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Emails to my Therapist

17 and 71: Facing Aging, Aging Face

Dear Nicholas, As my brothers and I were packing up our mother’s house, I took the high school picture of me off the wall and saw I was at that moment wearing the same hairdo and a black turtleneck just like in the picture– at 17 and again at 71. It was a strange moment of facing aging.

The Face Has Changed

Fifty-four years since that first picture. No surprise that I’ve aged. But I was startled to note that my style apparently hasn’t budged. Or perhaps more accurately, after years of different haircuts, I’m back to my set point. (BTW, I did not look quite like that at 17; my parents had my school picture colorized and I’d bet the lab deleted some frizz too.)

On my birthday, I’m saying farewell to 71. I didn’t think of this as a “big” birthday until I looked again at the old picture. Somehow reversing the 7 and the 1 felt significant. What a difference a change of sequence makes! And now I’m on to 72, an increasingly dignified number.

What Stayed the Same

The bangs, the turtleneck, the better parts of my inner world–they’ve stayed much the same. As for my surface style, I must have fallen permanently under the spell of Peter, Paul, and Mary. I did love their music. Didn’t realize I was trying to look like Mary. And it was the mid-60s then when I was supposed to be looking toward hippiedom, not back to the beats. I sure didn’t know I would go into old age under the beatnik influence.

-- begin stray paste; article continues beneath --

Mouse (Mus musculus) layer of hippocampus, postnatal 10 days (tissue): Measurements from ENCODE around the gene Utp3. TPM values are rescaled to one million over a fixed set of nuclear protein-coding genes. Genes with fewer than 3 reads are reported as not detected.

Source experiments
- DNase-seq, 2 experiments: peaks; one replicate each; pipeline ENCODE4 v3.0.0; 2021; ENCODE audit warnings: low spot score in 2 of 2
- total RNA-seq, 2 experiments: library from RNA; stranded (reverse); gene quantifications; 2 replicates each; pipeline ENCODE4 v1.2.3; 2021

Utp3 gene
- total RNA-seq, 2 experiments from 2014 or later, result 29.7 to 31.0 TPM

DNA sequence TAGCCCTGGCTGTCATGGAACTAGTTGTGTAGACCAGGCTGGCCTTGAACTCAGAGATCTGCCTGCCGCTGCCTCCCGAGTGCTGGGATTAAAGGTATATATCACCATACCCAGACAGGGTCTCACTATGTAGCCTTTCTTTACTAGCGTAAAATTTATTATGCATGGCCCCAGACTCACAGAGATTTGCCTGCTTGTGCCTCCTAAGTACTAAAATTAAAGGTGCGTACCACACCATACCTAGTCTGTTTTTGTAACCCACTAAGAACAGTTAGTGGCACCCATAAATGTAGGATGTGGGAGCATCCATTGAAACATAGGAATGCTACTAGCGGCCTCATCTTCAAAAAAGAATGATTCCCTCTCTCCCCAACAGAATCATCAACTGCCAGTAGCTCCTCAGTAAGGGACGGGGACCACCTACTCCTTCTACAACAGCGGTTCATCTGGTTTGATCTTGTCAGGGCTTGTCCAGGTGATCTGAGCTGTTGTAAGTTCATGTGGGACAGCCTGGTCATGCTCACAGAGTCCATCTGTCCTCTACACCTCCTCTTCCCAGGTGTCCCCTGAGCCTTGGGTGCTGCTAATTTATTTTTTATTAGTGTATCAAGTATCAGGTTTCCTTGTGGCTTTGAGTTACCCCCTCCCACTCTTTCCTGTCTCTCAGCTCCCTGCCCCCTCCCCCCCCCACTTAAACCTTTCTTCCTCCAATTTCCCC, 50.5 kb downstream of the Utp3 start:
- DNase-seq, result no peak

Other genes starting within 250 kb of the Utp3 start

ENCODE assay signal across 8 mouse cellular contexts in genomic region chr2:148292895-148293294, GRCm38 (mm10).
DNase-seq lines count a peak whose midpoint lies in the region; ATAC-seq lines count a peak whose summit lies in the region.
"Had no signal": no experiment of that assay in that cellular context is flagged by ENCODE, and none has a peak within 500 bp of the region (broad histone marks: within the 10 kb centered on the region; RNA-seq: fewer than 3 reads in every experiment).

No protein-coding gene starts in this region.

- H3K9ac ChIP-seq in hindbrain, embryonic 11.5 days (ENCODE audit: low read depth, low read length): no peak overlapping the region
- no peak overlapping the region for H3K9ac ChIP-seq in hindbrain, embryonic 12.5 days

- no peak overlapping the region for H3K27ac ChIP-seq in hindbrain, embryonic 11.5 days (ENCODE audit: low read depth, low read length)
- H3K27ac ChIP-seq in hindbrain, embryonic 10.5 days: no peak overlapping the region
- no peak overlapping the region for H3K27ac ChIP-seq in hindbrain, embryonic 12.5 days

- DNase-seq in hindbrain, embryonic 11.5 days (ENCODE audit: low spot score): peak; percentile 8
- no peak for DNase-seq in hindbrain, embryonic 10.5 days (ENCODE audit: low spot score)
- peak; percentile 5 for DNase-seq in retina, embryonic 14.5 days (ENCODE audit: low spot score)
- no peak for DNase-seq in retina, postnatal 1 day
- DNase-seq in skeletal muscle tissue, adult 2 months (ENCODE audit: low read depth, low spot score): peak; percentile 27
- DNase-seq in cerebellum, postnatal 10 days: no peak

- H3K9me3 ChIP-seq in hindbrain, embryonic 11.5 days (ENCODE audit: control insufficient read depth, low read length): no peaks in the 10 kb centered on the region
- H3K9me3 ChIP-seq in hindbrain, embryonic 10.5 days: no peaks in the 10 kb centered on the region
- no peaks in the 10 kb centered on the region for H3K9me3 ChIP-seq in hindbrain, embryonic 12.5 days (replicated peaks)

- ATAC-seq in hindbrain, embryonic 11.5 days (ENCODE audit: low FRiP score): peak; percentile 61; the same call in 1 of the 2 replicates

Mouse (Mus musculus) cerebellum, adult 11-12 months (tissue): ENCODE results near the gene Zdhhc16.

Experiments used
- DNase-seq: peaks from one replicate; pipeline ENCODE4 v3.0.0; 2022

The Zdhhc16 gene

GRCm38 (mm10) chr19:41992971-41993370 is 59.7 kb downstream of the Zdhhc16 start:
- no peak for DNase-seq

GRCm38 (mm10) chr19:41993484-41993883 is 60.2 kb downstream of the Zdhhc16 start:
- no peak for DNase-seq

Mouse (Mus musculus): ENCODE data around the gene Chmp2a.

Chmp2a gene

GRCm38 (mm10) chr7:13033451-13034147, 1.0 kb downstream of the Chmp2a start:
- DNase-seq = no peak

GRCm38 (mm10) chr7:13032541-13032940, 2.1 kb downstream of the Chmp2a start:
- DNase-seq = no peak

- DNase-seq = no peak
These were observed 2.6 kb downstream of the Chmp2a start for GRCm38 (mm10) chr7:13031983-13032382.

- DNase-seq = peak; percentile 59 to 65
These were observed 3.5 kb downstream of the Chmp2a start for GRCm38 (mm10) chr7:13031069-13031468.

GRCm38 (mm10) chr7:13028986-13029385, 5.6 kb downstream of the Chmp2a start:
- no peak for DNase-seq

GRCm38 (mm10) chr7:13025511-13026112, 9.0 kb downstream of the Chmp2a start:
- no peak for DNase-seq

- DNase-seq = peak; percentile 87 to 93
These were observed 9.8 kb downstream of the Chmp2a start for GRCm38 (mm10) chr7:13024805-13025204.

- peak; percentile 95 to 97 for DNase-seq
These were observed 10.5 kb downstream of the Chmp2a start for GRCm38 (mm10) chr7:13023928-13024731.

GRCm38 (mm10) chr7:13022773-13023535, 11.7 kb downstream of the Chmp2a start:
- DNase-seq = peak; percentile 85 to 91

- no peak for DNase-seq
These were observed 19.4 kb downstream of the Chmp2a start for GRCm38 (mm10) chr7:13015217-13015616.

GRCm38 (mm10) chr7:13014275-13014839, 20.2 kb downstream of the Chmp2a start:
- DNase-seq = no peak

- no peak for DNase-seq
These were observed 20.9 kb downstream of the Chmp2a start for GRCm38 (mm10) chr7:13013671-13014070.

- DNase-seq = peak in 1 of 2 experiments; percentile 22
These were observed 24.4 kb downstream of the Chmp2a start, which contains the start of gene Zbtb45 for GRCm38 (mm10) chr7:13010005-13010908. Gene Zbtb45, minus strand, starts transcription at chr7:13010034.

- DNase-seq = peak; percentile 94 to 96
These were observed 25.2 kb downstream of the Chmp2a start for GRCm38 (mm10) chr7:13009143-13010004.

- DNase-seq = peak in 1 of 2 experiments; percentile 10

Hello to 72

Two things must be said: I’m delighted to be alive and healthy. And I know that to my eighty-something pals I’m far too young to be concerned with age. A third thing: I’m lucky and grateful my health and physical self haven’t changed more.

Even so, I do notice the change, as I’ve mentioned before. Several times.

Not Backing Off

I was just now reading a journal article my psychologist husband Bob brought home, “The Analyst in Winter” in Modern Psychoanalysis. The author, Lucy Holmes, talks about such matters as the time when an aging therapist stops taking on new patients for the years-long process of analysis.

And I’ve heard more than one 70+ person say they hesitate to get another dog because they wouldn’t want to leave it in the lurch by dying.

Well, golly! I’m not going to stop doing anything I want to do as long as I’m able to do it. Good thing I’m not a pro ballplayer or a movie star.

I’m convinced that having lots of multi-year projects is the key to living forever.

Not My Last Car

A friend of mine went to buy a new car and the salesman said to her, “Now you need to think about that this is your last car.” She was horrified. He barely avoided getting slapped. Telling the story to her equally indignant and somewhat younger friends, she said, “Y’all, don’t ever tell anybody it’s their last car.” (Have I told you this story before? I do repeat stories these days, but then I did that back when I was 17 as well.)

The Stars

I browsed a few horoscopes about my year of age 72 and picked out bits I liked.

1. “…People born in the Capricorn sign…. have impressive ambitions that will get fulfilled this year…!” Also: I’m to make substantial money doing what I most love, but must be patient until September.

2. “Avoid overworking yourself in 2021. Success is bound to come your way, but your heart and mind need to be replenished….”

3. “You are called upon to rid yourself of guilt about under-performing, and to develop faith and trust in a larger more spiritual plan.”

4. “…A new, radiant you will emerge…”

Plus, the entire Internet seems to agree I should avoid excessive spending. Seems like a reasonable trade-off.

(I got an Indian horoscope reading in Varanasi when I was researching my novel Sister India. What I remember is the guy told me I could talk about any subject without having “touched” it, without having done any study. Didn’t take that as a compliment.)